This sweet milky drink is of Cape Malay origin, and is best enjoyed warm. While it’s often enjoyed throughout Ramadan, this decadent drink is especially made on the 15th night of the holy month of Ramadan. It is traditionally infused with cardamom, cinnamon and vanilla and imbued with pieces of vermicelli and sago – and sometimes sultanas and flaked almonds for added flavour.
Not to be confused for plaited koeksisters (notice the letter ‘k’ is dropped), koesisters are traditionally Cape Malay. In comparison with koeksisters, they are far more fragrant and spiced with beautiful flavours that include cardamom, ginger, cinnamon, aniseed and dried naartjie peel. They’re also doused in a sticky syrup and coated with desiccated coconut. These oval-shaped balls of deliciousness are a favourite around the Iftar table, particularly in Cape Town.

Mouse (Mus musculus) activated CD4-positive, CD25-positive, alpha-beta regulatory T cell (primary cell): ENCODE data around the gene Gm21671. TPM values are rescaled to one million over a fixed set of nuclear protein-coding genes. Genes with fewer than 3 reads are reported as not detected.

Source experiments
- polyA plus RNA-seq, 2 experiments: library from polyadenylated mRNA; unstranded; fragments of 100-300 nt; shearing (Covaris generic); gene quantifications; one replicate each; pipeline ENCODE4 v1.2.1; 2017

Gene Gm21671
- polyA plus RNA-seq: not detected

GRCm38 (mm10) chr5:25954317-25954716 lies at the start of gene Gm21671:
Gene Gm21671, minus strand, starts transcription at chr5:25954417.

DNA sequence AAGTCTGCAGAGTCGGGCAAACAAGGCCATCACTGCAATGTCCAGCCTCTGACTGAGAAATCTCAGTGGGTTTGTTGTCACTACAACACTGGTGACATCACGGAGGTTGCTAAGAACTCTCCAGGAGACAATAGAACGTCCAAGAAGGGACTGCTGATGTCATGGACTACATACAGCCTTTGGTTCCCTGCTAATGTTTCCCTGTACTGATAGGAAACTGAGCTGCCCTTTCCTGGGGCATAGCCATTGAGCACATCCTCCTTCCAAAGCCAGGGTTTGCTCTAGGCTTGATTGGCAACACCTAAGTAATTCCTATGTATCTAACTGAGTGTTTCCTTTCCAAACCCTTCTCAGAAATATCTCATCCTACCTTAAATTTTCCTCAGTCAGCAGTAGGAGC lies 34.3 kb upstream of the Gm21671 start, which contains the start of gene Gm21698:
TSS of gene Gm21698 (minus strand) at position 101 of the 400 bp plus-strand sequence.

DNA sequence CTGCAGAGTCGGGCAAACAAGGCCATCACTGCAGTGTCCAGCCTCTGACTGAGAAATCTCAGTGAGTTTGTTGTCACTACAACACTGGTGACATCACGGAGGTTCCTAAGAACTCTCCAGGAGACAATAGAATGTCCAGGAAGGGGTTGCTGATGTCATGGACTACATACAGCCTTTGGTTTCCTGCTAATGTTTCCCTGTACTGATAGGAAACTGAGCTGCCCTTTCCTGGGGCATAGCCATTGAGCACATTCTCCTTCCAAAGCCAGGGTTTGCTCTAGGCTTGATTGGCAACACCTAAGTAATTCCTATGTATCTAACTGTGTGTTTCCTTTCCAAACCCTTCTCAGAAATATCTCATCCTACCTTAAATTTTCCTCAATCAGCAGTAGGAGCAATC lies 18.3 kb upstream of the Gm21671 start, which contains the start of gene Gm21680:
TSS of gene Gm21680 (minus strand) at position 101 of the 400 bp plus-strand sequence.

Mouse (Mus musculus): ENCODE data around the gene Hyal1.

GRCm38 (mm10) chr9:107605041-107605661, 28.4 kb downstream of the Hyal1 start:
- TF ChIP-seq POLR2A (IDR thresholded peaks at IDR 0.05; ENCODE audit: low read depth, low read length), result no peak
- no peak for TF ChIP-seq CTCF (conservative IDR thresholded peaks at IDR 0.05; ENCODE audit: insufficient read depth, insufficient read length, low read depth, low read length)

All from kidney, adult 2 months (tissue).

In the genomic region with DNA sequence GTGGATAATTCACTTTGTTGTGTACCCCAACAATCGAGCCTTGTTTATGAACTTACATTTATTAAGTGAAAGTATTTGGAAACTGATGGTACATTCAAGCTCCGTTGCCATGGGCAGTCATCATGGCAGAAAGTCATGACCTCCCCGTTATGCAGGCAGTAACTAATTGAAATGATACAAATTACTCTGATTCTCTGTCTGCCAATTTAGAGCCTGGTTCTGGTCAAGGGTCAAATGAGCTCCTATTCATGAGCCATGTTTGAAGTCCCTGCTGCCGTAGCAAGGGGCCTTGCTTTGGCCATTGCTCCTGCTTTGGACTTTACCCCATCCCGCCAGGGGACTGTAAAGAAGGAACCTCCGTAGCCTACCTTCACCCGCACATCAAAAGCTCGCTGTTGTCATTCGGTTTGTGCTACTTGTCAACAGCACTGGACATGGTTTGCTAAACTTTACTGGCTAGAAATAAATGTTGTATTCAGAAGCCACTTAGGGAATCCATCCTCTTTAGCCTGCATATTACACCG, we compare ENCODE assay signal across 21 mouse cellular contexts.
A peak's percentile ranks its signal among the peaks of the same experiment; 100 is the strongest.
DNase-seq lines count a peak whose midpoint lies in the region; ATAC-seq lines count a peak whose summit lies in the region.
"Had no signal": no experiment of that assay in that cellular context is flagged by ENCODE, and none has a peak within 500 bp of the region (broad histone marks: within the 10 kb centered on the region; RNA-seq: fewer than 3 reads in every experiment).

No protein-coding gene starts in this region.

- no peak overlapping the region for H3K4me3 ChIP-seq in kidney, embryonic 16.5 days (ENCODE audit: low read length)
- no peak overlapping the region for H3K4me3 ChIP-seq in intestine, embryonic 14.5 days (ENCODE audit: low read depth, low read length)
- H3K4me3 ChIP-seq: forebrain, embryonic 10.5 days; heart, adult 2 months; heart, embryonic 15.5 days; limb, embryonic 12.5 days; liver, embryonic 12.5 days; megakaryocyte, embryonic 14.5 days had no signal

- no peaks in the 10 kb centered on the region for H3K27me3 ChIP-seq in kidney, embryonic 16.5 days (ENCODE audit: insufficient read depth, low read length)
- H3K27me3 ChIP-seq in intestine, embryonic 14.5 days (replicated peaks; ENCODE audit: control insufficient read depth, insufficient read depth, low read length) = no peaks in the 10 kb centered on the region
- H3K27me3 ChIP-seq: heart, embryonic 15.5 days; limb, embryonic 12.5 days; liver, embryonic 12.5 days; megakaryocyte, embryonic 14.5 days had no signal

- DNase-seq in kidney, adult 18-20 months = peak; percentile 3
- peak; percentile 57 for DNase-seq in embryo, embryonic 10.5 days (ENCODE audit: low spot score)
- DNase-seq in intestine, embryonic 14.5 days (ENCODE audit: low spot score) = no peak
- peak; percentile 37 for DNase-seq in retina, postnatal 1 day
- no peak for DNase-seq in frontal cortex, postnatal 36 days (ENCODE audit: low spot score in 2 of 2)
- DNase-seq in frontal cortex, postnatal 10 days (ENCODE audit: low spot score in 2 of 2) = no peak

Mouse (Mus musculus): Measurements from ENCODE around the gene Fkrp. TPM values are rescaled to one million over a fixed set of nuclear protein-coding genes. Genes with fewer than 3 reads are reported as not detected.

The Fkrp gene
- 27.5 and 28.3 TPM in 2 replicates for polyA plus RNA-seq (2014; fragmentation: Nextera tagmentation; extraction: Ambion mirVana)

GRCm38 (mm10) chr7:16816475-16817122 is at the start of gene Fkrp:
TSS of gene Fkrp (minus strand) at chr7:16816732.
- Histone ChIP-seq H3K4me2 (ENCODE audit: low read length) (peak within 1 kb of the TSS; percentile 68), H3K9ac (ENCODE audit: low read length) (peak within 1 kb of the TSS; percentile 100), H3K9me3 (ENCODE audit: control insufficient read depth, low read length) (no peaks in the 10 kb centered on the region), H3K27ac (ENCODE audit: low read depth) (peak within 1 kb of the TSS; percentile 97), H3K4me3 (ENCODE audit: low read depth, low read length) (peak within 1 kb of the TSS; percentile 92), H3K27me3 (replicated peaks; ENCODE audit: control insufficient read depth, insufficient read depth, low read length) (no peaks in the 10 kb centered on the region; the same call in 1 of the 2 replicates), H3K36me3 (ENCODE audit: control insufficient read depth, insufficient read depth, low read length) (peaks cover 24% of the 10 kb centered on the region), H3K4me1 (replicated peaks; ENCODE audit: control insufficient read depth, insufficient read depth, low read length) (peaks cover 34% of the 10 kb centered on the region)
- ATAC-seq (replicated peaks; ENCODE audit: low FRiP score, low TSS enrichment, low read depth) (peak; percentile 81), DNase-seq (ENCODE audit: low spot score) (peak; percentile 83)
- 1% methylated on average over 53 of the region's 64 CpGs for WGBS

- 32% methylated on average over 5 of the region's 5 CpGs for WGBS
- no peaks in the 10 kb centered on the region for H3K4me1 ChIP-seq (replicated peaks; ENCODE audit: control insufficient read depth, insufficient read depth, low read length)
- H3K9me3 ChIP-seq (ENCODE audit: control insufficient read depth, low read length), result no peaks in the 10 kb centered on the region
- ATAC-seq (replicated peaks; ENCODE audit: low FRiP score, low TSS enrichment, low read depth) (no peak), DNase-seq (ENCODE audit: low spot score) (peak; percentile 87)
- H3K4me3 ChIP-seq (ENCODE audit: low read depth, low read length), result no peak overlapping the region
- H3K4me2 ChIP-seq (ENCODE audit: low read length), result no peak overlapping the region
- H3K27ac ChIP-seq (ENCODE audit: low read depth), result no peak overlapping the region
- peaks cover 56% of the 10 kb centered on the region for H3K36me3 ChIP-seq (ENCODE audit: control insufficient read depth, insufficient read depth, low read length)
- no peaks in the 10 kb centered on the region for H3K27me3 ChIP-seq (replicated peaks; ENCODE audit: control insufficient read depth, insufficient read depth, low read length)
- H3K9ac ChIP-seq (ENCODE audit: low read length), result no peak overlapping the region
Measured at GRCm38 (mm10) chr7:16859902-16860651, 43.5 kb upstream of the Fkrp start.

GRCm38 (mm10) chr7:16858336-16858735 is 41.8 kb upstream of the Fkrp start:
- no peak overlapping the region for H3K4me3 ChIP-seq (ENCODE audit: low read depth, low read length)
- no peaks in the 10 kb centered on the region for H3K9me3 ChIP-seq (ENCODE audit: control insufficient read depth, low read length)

These tasty triangles are said to be of Indian origin but have their variations and have become popular in Cape Malay cuisine. Fried until golden and crisp, fillings can include beef, chicken, cheese or veg. Like the recipe below, or TASTE reader Imtiyaz Adams’ cheesy take on them.
CAPE MALAY LAMB CURRY
Regarded by some as the queen of Cape Malay cooking, Cass Abrahams’ fragrant lamb curry is not only a great main to enjoy at Iftar, but is the perfect winter companion. Enjoy with basmati or jasmine rice or flaky, buttery rotis.
CAPE MALAY SEAFOOD CURRY
Lamb not your thing? Pescatarian? Try Cape Town food blogger Dennis Molewa’s Cape Malay-inspired seafood curry. Fragrant and fishy, it’s sure to hit all the right spots.
What are some of your favourite Ramadan or Cape Malay treats? Tell us in the comments section below.